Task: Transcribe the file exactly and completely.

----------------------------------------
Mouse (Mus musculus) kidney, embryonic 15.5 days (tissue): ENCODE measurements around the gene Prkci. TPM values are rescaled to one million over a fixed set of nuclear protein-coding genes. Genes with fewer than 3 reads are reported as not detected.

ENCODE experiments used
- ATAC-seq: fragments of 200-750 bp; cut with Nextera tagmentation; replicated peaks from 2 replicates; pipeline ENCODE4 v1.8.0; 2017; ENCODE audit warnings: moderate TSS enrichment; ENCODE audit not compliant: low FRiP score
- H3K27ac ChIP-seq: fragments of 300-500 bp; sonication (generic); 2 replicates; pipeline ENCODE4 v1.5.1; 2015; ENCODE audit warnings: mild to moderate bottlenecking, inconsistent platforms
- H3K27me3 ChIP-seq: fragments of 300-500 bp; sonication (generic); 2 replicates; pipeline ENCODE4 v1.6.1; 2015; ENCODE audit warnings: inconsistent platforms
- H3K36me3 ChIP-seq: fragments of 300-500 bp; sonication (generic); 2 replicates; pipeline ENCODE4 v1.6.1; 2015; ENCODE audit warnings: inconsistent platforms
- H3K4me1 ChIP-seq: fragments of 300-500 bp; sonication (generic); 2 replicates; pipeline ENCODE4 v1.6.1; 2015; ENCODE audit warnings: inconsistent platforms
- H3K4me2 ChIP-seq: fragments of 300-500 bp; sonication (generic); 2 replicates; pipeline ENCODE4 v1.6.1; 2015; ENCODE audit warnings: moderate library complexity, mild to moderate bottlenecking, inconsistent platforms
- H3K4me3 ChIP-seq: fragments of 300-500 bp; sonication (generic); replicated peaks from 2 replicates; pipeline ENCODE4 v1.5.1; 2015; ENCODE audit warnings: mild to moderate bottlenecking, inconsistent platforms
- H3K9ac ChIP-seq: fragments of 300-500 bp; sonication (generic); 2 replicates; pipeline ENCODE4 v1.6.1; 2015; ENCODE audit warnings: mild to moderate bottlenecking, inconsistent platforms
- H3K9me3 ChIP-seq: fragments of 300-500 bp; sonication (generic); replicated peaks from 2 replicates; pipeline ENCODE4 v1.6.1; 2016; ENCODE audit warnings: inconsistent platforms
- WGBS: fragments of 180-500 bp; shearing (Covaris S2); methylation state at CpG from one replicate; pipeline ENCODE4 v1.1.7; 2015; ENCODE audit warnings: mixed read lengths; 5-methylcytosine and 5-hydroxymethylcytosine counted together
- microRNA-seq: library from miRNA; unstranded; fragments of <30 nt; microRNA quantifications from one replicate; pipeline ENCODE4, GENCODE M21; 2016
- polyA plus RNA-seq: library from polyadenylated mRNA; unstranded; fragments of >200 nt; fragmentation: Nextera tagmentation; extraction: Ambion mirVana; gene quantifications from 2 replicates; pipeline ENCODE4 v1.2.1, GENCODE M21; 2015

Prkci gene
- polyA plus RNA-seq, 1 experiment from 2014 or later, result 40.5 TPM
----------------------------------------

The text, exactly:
Mouse (Mus musculus) kidney, embryonic 15.5 days (tissue): ENCODE measurements around the gene Prkci. TPM values are rescaled to one million over a fixed set of nuclear protein-coding genes. Genes with fewer than 3 reads are reported as not detected.

ENCODE experiments used
- ATAC-seq: fragments of 200-750 bp; cut with Nextera tagmentation; replicated peaks from 2 replicates; pipeline ENCODE4 v1.8.0; 2017; ENCODE audit warnings: moderate TSS enrichment; ENCODE audit not compliant: low FRiP score
- H3K27ac ChIP-seq: fragments of 300-500 bp; sonication (generic); 2 replicates; pipeline ENCODE4 v1.5.1; 2015; ENCODE audit warnings: mild to moderate bottlenecking, inconsistent platforms
- H3K27me3 ChIP-seq: fragments of 300-500 bp; sonication (generic); 2 replicates; pipeline ENCODE4 v1.6.1; 2015; ENCODE audit warnings: inconsistent platforms
- H3K36me3 ChIP-seq: fragments of 300-500 bp; sonication (generic); 2 replicates; pipeline ENCODE4 v1.6.1; 2015; ENCODE audit warnings: inconsistent platforms
- H3K4me1 ChIP-seq: fragments of 300-500 bp; sonication (generic); 2 replicates; pipeline ENCODE4 v1.6.1; 2015; ENCODE audit warnings: inconsistent platforms
- H3K4me2 ChIP-seq: fragments of 300-500 bp; sonication (generic); 2 replicates; pipeline ENCODE4 v1.6.1; 2015; ENCODE audit warnings: moderate library complexity, mild to moderate bottlenecking, inconsistent platforms
- H3K4me3 ChIP-seq: fragments of 300-500 bp; sonication (generic); replicated peaks from 2 replicates; pipeline ENCODE4 v1.5.1; 2015; ENCODE audit warnings: mild to moderate bottlenecking, inconsistent platforms
- H3K9ac ChIP-seq: fragments of 300-500 bp; sonication (generic); 2 replicates; pipeline ENCODE4 v1.6.1; 2015; ENCODE audit warnings: mild to moderate bottlenecking, inconsistent platforms
- H3K9me3 ChIP-seq: fragments of 300-500 bp; sonication (generic); replicated peaks from 2 replicates; pipeline ENCODE4 v1.6.1; 2016; ENCODE audit warnings: inconsistent platforms
- WGBS: fragments of 180-500 bp; shearing (Covaris S2); methylation state at CpG from one replicate; pipeline ENCODE4 v1.1.7; 2015; ENCODE audit warnings: mixed read lengths; 5-methylcytosine and 5-hydroxymethylcytosine counted together
- microRNA-seq: library from miRNA; unstranded; fragments of <30 nt; microRNA quantifications from one replicate; pipeline ENCODE4, GENCODE M21; 2016
- polyA plus RNA-seq: library from polyadenylated mRNA; unstranded; fragments of >200 nt; fragmentation: Nextera tagmentation; extraction: Ambion mirVana; gene quantifications from 2 replicates; pipeline ENCODE4 v1.2.1, GENCODE M21; 2015

Prkci gene
- polyA plus RNA-seq, 1 experiment from 2014 or later, result 40.5 TPM